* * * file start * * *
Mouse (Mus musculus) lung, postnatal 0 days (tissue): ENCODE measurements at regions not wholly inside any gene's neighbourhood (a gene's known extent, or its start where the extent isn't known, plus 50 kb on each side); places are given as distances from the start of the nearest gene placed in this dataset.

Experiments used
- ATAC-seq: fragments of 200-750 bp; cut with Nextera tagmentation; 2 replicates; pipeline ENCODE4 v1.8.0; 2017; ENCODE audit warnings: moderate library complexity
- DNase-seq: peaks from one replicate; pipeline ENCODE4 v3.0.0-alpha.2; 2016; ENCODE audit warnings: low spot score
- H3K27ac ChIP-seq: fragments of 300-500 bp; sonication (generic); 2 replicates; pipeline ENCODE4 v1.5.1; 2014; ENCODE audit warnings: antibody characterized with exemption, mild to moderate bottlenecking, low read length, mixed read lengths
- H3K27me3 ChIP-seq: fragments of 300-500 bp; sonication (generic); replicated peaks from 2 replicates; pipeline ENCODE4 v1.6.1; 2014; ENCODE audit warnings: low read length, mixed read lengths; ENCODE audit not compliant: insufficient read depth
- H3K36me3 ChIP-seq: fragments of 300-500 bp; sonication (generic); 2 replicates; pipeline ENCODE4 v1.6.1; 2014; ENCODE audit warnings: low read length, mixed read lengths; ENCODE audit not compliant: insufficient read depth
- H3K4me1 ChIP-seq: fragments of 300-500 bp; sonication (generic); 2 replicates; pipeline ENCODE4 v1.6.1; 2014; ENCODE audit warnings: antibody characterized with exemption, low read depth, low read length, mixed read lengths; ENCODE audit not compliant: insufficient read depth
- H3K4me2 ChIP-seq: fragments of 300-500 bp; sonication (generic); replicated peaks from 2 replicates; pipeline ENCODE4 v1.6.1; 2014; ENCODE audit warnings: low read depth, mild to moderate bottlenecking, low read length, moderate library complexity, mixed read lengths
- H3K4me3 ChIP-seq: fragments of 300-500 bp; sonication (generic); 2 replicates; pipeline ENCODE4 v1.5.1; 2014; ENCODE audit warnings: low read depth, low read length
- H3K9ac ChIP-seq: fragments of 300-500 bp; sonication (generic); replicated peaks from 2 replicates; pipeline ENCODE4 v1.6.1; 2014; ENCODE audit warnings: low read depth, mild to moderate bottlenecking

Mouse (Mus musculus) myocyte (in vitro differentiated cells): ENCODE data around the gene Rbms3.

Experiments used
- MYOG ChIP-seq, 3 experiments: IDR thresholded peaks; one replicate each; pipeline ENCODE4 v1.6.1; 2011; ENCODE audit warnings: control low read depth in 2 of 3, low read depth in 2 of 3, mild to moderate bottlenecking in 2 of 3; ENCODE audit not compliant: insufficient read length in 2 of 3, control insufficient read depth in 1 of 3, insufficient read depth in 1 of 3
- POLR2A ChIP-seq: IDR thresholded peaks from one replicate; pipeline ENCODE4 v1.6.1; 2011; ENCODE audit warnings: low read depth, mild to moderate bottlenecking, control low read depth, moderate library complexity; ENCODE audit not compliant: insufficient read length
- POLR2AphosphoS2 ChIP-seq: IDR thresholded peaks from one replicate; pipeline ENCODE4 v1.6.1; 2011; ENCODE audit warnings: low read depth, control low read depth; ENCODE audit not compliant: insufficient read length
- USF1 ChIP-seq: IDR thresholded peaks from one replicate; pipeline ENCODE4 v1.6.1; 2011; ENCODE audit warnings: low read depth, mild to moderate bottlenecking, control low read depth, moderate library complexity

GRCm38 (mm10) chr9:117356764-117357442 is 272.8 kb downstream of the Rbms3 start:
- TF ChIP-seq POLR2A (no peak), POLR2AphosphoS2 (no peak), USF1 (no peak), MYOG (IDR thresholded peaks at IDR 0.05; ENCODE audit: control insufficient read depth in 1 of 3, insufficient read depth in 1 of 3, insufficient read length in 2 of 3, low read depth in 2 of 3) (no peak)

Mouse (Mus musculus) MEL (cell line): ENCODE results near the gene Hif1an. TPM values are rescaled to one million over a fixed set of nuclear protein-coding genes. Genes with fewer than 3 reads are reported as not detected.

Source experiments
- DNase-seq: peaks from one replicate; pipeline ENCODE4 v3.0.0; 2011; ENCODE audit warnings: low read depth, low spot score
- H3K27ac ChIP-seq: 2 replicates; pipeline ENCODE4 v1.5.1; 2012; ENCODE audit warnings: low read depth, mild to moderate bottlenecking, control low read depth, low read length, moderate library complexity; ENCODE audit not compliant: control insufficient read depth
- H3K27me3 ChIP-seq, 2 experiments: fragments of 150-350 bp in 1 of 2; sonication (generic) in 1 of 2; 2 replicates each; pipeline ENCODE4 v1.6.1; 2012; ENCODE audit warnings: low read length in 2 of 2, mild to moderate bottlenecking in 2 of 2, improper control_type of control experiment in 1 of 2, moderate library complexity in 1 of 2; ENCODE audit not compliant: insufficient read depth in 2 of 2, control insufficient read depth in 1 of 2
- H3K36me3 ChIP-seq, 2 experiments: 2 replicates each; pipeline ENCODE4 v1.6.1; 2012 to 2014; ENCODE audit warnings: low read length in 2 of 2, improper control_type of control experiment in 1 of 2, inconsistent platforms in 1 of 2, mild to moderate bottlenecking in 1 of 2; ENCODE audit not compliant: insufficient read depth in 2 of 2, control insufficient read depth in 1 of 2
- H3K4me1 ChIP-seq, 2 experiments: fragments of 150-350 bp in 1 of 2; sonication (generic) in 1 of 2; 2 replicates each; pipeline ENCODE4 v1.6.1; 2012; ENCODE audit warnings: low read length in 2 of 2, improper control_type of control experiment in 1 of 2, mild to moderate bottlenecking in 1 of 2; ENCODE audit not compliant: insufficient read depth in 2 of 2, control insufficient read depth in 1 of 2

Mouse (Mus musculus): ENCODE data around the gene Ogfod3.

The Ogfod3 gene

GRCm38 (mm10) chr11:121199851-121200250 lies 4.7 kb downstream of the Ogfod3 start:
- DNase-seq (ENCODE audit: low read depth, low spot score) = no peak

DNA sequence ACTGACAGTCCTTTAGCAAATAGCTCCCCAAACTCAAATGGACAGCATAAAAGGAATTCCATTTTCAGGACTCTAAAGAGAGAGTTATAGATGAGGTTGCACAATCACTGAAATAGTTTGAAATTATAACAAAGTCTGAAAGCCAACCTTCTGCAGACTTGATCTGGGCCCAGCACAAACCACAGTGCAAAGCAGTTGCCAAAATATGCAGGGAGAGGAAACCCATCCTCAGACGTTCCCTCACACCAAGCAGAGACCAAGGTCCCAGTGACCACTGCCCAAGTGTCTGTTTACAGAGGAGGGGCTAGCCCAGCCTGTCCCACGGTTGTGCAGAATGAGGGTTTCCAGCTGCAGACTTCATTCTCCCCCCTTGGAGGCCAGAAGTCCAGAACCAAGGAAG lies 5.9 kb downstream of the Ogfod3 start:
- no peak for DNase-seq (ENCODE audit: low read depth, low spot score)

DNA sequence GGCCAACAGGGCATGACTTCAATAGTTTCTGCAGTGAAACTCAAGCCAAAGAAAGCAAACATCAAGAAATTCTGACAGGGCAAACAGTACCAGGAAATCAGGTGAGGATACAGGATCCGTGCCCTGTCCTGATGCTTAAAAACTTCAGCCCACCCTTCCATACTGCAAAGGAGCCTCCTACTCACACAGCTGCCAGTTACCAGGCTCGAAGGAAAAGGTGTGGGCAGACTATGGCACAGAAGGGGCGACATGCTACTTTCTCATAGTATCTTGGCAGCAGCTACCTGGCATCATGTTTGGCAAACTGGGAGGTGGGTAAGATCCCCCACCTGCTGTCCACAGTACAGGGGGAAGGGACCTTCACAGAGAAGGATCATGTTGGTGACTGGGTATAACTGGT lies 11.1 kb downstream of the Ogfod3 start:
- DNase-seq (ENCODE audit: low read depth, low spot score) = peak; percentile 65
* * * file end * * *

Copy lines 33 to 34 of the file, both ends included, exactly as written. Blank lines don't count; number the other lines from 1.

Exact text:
DNA sequence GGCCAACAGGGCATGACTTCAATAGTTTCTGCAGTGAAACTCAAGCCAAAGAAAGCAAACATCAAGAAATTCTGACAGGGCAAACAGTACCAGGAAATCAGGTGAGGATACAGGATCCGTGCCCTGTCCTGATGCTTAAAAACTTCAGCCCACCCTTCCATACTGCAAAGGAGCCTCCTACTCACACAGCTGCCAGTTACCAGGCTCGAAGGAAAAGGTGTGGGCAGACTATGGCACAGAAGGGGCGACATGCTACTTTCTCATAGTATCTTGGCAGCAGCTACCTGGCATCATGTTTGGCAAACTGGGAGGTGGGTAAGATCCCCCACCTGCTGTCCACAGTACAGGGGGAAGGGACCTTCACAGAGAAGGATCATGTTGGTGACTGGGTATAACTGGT lies 11.1 kb downstream of the Ogfod3 start:
- DNase-seq (ENCODE audit: low read depth, low spot score) = peak; percentile 65